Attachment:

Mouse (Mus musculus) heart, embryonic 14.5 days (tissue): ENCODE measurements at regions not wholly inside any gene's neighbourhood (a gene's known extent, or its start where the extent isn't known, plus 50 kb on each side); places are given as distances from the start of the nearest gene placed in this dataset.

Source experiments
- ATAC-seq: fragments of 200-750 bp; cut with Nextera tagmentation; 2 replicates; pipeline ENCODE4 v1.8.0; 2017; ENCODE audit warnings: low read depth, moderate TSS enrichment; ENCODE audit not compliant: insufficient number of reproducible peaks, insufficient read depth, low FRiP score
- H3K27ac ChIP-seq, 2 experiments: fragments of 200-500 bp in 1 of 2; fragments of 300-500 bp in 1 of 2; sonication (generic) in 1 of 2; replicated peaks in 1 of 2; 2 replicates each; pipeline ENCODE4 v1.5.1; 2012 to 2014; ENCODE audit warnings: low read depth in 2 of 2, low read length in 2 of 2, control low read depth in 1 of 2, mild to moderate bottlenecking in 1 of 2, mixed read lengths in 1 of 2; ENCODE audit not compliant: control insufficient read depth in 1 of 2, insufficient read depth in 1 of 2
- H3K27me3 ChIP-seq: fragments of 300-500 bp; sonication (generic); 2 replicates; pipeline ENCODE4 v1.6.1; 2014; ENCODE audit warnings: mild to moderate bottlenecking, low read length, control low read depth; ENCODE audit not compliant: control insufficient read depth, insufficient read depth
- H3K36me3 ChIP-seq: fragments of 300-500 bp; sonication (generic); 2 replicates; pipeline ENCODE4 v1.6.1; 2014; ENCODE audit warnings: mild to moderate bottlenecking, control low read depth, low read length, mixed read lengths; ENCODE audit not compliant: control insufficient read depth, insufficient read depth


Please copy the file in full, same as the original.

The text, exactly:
Mouse (Mus musculus) heart, embryonic 14.5 days (tissue): ENCODE measurements at regions not wholly inside any gene's neighbourhood (a gene's known extent, or its start where the extent isn't known, plus 50 kb on each side); places are given as distances from the start of the nearest gene placed in this dataset.

Source experiments
- ATAC-seq: fragments of 200-750 bp; cut with Nextera tagmentation; 2 replicates; pipeline ENCODE4 v1.8.0; 2017; ENCODE audit warnings: low read depth, moderate TSS enrichment; ENCODE audit not compliant: insufficient number of reproducible peaks, insufficient read depth, low FRiP score
- H3K27ac ChIP-seq, 2 experiments: fragments of 200-500 bp in 1 of 2; fragments of 300-500 bp in 1 of 2; sonication (generic) in 1 of 2; replicated peaks in 1 of 2; 2 replicates each; pipeline ENCODE4 v1.5.1; 2012 to 2014; ENCODE audit warnings: low read depth in 2 of 2, low read length in 2 of 2, control low read depth in 1 of 2, mild to moderate bottlenecking in 1 of 2, mixed read lengths in 1 of 2; ENCODE audit not compliant: control insufficient read depth in 1 of 2, insufficient read depth in 1 of 2
- H3K27me3 ChIP-seq: fragments of 300-500 bp; sonication (generic); 2 replicates; pipeline ENCODE4 v1.6.1; 2014; ENCODE audit warnings: mild to moderate bottlenecking, low read length, control low read depth; ENCODE audit not compliant: control insufficient read depth, insufficient read depth
- H3K36me3 ChIP-seq: fragments of 300-500 bp; sonication (generic); 2 replicates; pipeline ENCODE4 v1.6.1; 2014; ENCODE audit warnings: mild to moderate bottlenecking, control low read depth, low read length, mixed read lengths; ENCODE audit not compliant: control insufficient read depth, insufficient read depth